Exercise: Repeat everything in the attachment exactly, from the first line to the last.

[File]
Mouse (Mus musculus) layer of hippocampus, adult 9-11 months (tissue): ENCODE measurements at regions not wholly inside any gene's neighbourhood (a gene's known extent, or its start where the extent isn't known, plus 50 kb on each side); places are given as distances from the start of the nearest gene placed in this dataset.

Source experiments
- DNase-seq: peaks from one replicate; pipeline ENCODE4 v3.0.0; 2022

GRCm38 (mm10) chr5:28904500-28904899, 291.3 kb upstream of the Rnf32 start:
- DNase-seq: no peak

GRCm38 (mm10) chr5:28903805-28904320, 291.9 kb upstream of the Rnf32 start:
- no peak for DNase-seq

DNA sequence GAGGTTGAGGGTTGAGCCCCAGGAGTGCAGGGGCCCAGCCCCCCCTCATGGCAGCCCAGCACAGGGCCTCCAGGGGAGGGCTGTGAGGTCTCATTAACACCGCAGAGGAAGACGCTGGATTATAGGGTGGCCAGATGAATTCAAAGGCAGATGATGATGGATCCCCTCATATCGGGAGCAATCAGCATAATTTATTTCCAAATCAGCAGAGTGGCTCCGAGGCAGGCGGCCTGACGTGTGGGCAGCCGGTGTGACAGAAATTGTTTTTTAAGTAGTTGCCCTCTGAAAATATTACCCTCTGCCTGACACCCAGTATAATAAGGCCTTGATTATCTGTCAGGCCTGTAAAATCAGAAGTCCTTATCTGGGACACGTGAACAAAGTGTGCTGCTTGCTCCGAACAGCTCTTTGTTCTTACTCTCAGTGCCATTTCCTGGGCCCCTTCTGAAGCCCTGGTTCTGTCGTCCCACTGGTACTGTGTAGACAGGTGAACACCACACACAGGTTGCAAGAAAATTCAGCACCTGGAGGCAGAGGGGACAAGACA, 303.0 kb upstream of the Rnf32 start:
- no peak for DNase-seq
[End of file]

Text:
Mouse (Mus musculus) layer of hippocampus, adult 9-11 months (tissue): ENCODE measurements at regions not wholly inside any gene's neighbourhood (a gene's known extent, or its start where the extent isn't known, plus 50 kb on each side); places are given as distances from the start of the nearest gene placed in this dataset.

Source experiments
- DNase-seq: peaks from one replicate; pipeline ENCODE4 v3.0.0; 2022

GRCm38 (mm10) chr5:28904500-28904899, 291.3 kb upstream of the Rnf32 start:
- DNase-seq: no peak

GRCm38 (mm10) chr5:28903805-28904320, 291.9 kb upstream of the Rnf32 start:
- no peak for DNase-seq

DNA sequence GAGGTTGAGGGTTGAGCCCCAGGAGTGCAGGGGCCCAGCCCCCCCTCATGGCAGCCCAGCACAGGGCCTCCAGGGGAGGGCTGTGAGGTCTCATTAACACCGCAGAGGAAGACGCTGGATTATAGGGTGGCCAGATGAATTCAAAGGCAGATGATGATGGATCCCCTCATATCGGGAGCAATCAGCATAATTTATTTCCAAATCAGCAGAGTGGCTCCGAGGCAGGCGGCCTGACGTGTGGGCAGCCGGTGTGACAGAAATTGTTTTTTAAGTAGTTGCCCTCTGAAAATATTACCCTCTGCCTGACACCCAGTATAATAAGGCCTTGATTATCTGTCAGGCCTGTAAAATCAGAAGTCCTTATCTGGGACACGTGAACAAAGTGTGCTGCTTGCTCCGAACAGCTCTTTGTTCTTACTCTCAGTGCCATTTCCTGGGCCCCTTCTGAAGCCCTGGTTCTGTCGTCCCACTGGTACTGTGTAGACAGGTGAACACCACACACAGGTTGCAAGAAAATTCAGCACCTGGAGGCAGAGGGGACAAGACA, 303.0 kb upstream of the Rnf32 start:
- no peak for DNase-seq